• WARNING: Tube/Valve amplifiers use potentially LETHAL HIGH VOLTAGES.
    Building, troubleshooting and testing of these amplifiers should only be
    performed by someone who is thoroughly familiar with
    the safety precautions around high voltages.

Rca

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REJECTS TUBES....RCA FACTORY....:bawling:
 

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NASA

When I worked at Alesis I talked to an older gent. who used to work at NASA in the Apollo days. He told me that they used we417's on a lot of there communication PCB's. The rule was that when powering up a board for testing if it failed it HAD to be fully retubed! So he had a few buckets of mostly 417's at home that were mostly good tubes. "do you still have 'em?" I asked. "No" he said "i threw them away a year or two ago 'cause I didn't think anyone wanted stuff like that anymore."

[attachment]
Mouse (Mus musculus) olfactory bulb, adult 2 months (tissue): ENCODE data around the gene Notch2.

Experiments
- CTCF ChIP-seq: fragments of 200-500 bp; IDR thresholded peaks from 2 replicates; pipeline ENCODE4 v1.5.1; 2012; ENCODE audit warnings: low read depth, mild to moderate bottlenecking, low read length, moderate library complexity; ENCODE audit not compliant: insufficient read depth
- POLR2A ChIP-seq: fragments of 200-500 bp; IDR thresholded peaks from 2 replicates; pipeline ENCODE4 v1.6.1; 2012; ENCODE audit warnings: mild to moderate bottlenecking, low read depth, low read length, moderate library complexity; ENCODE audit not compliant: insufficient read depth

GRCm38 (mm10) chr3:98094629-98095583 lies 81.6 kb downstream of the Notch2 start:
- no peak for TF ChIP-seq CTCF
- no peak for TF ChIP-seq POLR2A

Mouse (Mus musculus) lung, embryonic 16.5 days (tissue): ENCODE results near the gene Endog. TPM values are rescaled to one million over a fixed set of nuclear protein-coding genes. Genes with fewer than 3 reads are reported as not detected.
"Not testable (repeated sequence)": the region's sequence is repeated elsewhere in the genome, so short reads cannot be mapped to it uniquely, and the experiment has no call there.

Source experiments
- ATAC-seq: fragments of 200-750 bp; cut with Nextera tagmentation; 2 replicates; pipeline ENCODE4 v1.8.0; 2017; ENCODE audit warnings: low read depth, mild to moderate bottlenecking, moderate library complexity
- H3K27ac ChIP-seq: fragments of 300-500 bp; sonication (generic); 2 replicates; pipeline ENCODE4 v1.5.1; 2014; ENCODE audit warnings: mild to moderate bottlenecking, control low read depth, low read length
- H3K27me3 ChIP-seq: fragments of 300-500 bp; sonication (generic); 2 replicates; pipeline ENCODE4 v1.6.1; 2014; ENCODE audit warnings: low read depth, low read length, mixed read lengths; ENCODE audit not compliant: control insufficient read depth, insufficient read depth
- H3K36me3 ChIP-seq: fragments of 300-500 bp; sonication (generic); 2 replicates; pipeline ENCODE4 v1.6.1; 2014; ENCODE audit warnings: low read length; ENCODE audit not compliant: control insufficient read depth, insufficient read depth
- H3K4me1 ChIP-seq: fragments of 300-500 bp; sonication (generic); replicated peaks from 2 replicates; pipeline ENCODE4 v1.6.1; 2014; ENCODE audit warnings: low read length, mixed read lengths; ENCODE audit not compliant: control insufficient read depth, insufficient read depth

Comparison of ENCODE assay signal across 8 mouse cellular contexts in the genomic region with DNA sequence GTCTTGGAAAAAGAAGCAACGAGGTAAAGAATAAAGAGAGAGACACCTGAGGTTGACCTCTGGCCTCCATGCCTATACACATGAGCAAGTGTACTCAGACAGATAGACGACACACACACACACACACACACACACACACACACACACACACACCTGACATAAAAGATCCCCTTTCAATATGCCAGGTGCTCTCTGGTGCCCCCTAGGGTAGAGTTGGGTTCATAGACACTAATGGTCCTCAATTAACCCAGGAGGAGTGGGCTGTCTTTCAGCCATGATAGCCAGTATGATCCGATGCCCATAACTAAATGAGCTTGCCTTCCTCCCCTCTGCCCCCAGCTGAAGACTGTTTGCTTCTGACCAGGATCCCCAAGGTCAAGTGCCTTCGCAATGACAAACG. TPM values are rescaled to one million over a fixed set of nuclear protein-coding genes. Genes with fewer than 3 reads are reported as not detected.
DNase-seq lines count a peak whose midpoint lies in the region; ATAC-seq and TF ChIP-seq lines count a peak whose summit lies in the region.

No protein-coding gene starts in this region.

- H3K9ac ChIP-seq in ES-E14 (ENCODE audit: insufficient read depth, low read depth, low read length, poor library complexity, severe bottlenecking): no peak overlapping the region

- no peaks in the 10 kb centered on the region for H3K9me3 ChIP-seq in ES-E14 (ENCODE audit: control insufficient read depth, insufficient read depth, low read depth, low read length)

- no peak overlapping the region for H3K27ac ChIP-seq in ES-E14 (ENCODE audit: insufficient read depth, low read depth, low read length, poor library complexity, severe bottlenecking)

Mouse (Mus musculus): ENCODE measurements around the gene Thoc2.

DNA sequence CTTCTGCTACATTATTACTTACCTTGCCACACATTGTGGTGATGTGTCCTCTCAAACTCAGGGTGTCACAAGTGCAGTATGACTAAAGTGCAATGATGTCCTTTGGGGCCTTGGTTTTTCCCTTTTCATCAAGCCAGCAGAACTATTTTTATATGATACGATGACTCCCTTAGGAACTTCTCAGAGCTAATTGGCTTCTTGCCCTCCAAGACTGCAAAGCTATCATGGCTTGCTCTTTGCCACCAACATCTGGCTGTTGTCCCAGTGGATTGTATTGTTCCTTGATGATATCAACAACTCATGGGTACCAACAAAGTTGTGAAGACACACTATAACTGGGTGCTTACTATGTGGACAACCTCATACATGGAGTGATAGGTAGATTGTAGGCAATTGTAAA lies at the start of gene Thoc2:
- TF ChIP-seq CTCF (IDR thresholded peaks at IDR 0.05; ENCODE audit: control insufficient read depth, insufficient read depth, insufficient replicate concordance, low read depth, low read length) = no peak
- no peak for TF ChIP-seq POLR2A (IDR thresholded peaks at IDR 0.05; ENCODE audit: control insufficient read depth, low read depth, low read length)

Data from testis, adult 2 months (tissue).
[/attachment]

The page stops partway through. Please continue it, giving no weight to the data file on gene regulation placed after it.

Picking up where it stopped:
OUCH! :headbash:

Best
Robert Morin
 
RCA had trouble with reject semiconductors finding their way into the black or grey market. They were selling off the weak but not dead transistors for cheap to customers that were not at all fussy about the ratings. Thing was, some of that stuff was already marked, and got sold to customers that DID care about performance. So RCA stopped selling any rejects. After a while they accumulated a few 55 gallon drums of bad transistors. They were building a new factory building, so the execs took the barrels of bad transistors and dumped them on the gravel bed that was about to have a concrete slab poured to create the factory floor. THAT took 'em out of circulation.

There were problems with people taking used weak tubes from repair shops, washing the dust and dirt off them, and selling them as new. That's a reason for using water based ink to mark the tubes, so the designation would wash off with the dirt....

So crushing the rejects was a reasonable thing to do.
 
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